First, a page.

Culture ministers from each of Germany’s 16 states have announced a landmark agreement to identify, publicize and ultimately repatriate cultural artifacts looted during the colonial era. The move marks an important step in the nation’s efforts to reckon with its imperial past.
The eight-page agreement was signed late last week by the ministers, the foreign office and representatives of various cities and municipalities, reports Christopher F. Schuetze of the New York Times. Officials said they would work with museums on developing repatriation procedures in collaboration with the countries from which the contentious objects were looted.
The stated plans for this process, reports Catherine Hickley of the Art Newspaper, involve creating and publishing inventories of items in ethnological collections, conducting provenance research and setting up a help desk that will provide information on colonial heritage. The goal is to determine which artifacts “were acquired in a way that ... would no longer be acceptable today,” the officials said, according to the Agence France-Presse. A priority will be returning looted human remains; Germany, the AFP notes, “is unique among the powers in having large holdings of African human remains at museums, universities and in private collections.”
Germany—which began to aggressively expand its colonial reach during the reign of Kaiser Wilhelm II—once had colonies across Africa, including in modern-day Namibia, Togo, Cameroon and Tanzania. And like other colonial powers, Germany was prone to brutally enforce its rule on local populations. German troops suppressed rebellion in South West Africa, for instance, by massacring nearly all of the Herero ethnic group and approximately half of the Nama ethnic group. In East Africa, Germany killed more than 70,000 people during the Maji Maji rebellion of the early 20th century.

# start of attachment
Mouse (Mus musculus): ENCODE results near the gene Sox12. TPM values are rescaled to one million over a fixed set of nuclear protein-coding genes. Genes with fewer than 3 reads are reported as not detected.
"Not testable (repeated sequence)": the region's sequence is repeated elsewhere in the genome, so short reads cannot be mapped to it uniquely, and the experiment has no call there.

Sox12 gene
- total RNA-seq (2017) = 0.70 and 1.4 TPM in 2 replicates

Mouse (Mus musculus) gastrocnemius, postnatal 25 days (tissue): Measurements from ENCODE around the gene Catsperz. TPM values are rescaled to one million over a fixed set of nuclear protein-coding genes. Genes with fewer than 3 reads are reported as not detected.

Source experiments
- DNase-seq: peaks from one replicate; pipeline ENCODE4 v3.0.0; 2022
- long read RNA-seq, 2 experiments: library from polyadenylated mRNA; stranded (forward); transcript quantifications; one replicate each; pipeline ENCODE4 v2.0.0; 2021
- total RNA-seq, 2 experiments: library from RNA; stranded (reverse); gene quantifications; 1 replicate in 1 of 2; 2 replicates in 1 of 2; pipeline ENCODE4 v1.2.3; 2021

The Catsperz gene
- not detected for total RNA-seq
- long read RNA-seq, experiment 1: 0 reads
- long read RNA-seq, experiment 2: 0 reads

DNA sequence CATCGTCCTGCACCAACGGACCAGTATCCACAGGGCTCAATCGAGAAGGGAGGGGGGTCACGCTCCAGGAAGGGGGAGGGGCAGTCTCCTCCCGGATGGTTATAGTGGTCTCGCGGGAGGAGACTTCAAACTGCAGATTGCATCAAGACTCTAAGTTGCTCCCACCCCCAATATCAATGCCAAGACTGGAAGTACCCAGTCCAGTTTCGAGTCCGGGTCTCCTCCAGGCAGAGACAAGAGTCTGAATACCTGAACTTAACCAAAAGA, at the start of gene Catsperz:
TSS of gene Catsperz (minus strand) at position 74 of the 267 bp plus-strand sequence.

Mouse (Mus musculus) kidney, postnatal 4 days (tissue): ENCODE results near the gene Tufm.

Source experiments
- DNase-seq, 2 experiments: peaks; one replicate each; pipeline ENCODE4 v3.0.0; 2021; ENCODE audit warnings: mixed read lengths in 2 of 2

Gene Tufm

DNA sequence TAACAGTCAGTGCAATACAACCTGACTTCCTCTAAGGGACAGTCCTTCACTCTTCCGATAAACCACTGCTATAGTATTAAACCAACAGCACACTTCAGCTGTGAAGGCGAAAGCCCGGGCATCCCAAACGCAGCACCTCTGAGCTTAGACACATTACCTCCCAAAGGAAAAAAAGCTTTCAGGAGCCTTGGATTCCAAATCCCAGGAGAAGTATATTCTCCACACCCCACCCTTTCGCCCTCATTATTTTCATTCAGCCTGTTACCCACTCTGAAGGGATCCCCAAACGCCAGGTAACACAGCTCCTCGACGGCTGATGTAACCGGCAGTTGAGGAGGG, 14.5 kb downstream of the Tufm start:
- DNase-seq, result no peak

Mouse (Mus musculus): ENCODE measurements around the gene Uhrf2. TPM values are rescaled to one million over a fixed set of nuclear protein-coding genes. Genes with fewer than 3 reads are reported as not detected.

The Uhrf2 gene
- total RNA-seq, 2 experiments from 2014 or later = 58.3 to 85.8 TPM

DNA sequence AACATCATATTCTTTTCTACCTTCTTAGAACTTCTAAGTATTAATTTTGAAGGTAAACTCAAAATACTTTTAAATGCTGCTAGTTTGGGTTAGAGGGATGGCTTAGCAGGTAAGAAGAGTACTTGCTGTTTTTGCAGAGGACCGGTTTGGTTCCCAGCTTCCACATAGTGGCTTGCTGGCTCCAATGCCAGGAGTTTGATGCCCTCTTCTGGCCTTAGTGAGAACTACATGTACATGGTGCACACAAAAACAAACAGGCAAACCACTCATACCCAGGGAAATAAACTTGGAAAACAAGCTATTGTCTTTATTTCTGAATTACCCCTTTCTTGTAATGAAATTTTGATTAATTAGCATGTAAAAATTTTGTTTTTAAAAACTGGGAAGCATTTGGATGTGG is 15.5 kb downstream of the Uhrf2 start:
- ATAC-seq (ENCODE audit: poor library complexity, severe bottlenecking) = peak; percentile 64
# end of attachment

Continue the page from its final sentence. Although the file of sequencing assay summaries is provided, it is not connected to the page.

Germany lost its colonies in the Treaty of Versailles that brought an end to World War I. Scholars say that this controversial period of the country’s history was largely overshadowed by what came next: World War II, the Holocaust and the cleaving of the country during the Cold War. “The public historical debate in Germany was completely absorbed by consideration of the Nazi past and of the ramifications of division,” of the New York Times in a separate article.
In recent years, however, some Germans have been grappling more with the country’s imperial past—including the sordid realities behind the trove of foreign artifacts that were amassed during that time. Much of the discussion has focused on the new Humboldt Forum, a sprawling museum that is due to open later this year in a restored Berlin palace and will house a huge collection of ethnological artifacts. According to Bowley, “[m]any of the objects in the Prussian heritage foundation’s massive collection were gathered in a spirit of scientific inquiry as explorers brought objects back from around the globe to preserve them and learn from them ... But countless others, according to the critics, were seized by force, or given by people who had no choice.”
Spurred by French President Emmanuel Macron’s efforts to facilitate a full restitution of looted African objects, Germany recently allocated 1.9 million euros (around 2,150,000 USD) to provenance research for cultural artifacts brought to Germany during colonial times. It has also repatriated a number of important objects; just last month, for instance, the Linden Museum in Stuttgart returned the bible and cattle whip of a Nama tribe leader to Namibia.
The officials behind the new agreement stressed the importance of continuing to move forward with restitutions. “What was once appropriated through violence and coercion,” said Hamburg's Senator for Culture Carsten Brosda, “cannot be morally seen as something that was lawfully acquired.”